On my agency and values
(Right around the time I started freelancing, in 2014. Photo via Rachael Hosein.)
I've been thinking a lot about values recently.
Earlier this week, I got an email stating that Starling Social was awarded the title of "Best Boutique Social Media Marketing Agency in Winnipeg" by the Canadian Business Awards, and it's been making me reflect on what that means to me. Not just in the quality of the services we offer, but about my business in general and the kind of boss I strive to be.
I didn't want to become a businessperson. Hell, even after I started freelancing full-time I was very resistant to the idea of running an agency. I'd worked for a few agencies, both big and boutique, and every experience I had left me with a sour taste in my mouth in one way or another.
I worked at a big agency right out of university. I was over the moon about it even though I struggled in my role.
(Anyone who knows me knows how much I rely on process + documentation, and this job had none of that structure.)
Despite this, I was happy to come in at 7 AM, an hour and a half before my day started, just to stay on top of everything we had going on.
One morning the President of the company walked by and noticed me working away by myself. We started talking and he said he'd noticed me coming in early and he was impressed with my work ethic. We talked about my future in the company, and I asked if he would mentor me and he said yes.
The next week I was fired. I don't even know why — when I asked, one of the people in the meeting said I'd "made a mistake that cost the company $1000" but when I asked what it was, he said he couldn't remember. I'd been there for over a year and they let me go without providing any documented or legitimate reasons.
(Told you there was no documentation there.)
Losing my job was devastating, but what felt worse was knowing that there was such a huge disconnect within that company that the President of the company saw me one way, and middle management saw me in a completely different way.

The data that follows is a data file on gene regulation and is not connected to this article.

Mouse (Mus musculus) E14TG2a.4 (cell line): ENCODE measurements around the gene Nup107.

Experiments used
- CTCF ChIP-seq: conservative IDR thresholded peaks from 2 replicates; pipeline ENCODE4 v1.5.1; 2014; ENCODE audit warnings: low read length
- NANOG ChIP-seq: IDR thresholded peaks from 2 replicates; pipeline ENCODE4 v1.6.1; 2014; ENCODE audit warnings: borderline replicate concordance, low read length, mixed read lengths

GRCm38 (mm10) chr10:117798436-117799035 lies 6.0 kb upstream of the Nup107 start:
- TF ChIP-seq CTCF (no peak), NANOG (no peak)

After that I started freelancing for a small, boutique agency. I loved that job, even more than the agency job because I got my first taste of remote work and having the flexibility to "work from anywhere". The owner seemed like a cool, interesting person and even though the pay was garbage, and ad-hoc, I trusted that they had my best interests at heart as a member of their team.
Then one day I logged into a client's Twitter account and noticed that there were a bunch of posts and replies that I hadn't written. I followed up with my boss, and here's what he said back:
That wink turned out to mean that he'd hired someone new to manage the account and gave them the go-ahead to start without notifying me. When I asked for payment for the time I'd worked, I was told that the last few week's worth of work I'd done wouldn't be compensated.
I was told "I'll give you $60, which should be enough to buy a few 12-packs of beer" and shown the proverbial door.
A few years later as my freelancing business was starting to grow, the owner of a local agency called me up and asked if I wanted to join the team at a management level. It sounded promising, but I took issue with how the workload (and budget) were divvied up: